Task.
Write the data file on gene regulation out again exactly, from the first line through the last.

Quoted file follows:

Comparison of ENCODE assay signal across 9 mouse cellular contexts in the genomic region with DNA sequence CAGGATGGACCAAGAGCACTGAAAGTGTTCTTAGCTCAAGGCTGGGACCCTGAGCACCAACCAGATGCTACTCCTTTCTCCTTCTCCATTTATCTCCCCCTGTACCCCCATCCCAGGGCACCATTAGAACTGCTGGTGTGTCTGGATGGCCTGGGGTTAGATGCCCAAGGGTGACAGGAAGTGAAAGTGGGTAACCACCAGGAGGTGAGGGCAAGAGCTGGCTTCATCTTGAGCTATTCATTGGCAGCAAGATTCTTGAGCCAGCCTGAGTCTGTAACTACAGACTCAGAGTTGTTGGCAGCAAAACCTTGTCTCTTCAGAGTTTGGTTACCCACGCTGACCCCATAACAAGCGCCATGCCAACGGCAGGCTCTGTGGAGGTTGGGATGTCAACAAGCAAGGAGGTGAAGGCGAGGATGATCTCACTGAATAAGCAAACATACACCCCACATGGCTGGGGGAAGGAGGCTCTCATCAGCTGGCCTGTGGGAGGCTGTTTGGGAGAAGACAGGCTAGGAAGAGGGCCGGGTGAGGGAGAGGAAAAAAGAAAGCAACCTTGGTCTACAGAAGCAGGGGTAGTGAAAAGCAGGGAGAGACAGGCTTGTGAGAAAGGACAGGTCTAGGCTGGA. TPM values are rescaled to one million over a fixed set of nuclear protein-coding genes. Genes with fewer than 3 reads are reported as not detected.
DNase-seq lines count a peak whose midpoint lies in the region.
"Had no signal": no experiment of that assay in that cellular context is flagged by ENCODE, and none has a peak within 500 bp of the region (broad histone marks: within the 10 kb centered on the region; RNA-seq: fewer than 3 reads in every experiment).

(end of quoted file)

Comparison of ENCODE assay signal across 9 mouse cellular contexts in the genomic region with DNA sequence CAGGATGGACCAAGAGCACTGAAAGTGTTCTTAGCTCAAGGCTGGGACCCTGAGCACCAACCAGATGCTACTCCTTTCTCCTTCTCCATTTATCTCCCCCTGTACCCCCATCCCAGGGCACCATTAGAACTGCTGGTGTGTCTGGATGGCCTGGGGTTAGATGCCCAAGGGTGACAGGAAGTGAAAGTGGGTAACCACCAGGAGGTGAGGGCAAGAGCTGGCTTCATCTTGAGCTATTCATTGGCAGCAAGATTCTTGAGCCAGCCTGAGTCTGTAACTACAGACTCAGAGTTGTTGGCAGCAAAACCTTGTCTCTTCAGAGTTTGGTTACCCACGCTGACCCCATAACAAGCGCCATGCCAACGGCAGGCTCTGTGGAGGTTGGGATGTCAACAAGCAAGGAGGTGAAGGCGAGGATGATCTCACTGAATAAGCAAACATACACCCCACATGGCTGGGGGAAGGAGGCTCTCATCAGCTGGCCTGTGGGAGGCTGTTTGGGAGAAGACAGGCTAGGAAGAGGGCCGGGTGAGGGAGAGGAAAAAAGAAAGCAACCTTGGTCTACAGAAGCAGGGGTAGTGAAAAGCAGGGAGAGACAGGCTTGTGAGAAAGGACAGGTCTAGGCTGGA. TPM values are rescaled to one million over a fixed set of nuclear protein-coding genes. Genes with fewer than 3 reads are reported as not detected.
DNase-seq lines count a peak whose midpoint lies in the region.
"Had no signal": no experiment of that assay in that cellular context is flagged by ENCODE, and none has a peak within 500 bp of the region (broad histone marks: within the 10 kb centered on the region; RNA-seq: fewer than 3 reads in every experiment).